Creating hiding places for your rabbit
Providing your rabbits with hiding places is very important to their health and happiness. Rabbits tend to hide if they're feeling afraid, unwell, stressed or want time away from other rabbits or humans. Rabbits are a prey species, and it's therefore important that they're able to hide if they feel threatened by potential predators such as foxes and cats.
Creating a rabbit-friendly hiding place
Providing hiding places in their home allows rabbits to escape and hide, helping them feel safe and reassured. You should give them hiding places in addition to their main shelter (such as their hutch, cage, shed).
Position hiding places in areas free from the sights and smells of potential predators, such as foxes, cats, dogs, ferrets, birds of prey and/or people. Place them away from draughts, out of direct sunlight and in a quiet area.
Hiding places should be high enough for rabbits to move underneath them quickly, but low enough to give them a feeling of security. If rabbits can jump onto them, they also function as platforms.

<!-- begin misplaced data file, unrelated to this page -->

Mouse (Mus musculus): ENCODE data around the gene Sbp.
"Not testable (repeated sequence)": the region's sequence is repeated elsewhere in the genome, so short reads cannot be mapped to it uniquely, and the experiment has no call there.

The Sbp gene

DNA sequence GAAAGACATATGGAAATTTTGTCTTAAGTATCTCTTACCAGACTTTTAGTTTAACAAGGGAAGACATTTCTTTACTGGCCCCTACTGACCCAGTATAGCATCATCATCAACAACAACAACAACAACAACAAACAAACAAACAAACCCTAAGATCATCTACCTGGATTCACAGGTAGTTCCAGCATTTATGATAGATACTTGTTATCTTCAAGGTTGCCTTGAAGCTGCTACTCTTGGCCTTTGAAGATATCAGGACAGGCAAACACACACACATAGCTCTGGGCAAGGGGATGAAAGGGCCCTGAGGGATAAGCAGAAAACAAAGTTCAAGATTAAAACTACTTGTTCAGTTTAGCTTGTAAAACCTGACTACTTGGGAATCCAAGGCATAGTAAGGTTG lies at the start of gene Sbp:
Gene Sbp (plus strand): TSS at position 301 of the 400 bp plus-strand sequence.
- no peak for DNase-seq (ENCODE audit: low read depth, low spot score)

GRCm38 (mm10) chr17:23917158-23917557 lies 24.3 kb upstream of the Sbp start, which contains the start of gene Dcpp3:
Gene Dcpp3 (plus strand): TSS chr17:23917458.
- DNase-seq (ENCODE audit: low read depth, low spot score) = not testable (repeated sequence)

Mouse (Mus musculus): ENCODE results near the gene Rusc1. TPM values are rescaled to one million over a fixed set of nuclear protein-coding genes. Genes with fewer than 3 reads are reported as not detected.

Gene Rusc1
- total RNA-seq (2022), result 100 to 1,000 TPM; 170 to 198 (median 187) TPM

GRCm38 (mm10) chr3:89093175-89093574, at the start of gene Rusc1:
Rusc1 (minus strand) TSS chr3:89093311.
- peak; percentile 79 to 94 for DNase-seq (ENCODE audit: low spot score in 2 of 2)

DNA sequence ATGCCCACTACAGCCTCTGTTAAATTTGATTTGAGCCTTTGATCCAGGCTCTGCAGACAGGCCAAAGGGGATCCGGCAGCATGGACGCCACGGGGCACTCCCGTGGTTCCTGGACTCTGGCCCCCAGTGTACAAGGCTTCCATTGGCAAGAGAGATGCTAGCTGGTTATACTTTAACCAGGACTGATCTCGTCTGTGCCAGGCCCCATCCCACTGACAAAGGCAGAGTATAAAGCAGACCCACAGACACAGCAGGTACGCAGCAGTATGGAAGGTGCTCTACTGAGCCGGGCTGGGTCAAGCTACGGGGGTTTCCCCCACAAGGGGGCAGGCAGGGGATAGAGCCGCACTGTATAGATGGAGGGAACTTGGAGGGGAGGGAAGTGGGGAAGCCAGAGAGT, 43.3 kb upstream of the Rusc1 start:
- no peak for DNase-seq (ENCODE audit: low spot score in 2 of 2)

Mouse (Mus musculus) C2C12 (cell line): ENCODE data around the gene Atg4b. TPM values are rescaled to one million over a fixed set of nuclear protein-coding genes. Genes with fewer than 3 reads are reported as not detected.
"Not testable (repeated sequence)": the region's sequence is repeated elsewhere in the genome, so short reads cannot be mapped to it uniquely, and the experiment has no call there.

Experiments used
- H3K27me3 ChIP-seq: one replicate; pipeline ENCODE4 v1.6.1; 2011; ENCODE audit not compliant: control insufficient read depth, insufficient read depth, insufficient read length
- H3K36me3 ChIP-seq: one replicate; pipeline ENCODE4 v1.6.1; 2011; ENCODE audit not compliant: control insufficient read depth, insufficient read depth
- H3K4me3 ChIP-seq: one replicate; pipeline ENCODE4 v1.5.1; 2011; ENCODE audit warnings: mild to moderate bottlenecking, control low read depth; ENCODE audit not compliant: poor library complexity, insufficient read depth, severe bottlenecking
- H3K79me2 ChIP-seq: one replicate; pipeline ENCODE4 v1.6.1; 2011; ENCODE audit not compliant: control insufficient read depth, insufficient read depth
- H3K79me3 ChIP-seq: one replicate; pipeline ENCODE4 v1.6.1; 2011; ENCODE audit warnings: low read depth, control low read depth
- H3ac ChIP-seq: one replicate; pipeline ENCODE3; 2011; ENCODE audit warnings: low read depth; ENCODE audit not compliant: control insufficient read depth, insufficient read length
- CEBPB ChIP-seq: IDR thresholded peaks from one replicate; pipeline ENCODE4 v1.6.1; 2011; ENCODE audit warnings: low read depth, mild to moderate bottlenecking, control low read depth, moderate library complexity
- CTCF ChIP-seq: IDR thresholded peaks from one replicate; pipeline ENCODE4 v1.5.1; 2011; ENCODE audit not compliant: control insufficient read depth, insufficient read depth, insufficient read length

To ensure hiding places are effective and feel safe, never trap or remove rabbits from them.
If you keep more than one rabbit together
- Give them at least one hiding place per rabbit, preferably with an extra one, so that all your rabbits can hide at the same time
- Ensure hiding places have two entrances/exits, preventing dominant rabbits becoming territorial or aggressive to subordinates inside
- Provide at least one hiding place large enough for all rabbits to rest together
If you keep different sized rabbits together, make sure at least one hiding place has an entrance large enough for the smaller rabbit, but too small for the larger rabbit. This ensures smaller rabbits can escape from their larger companion.
If rabbits use hiding places regularly, hiding for lots of time, ask your vet for advice - they may be unwell, stressed or frightened. Your vet will rule out illness and injury that could be causing the behaviour problem and may then refer you to a qualified animal behaviourist.
For more information, read our guidance for using enrichment.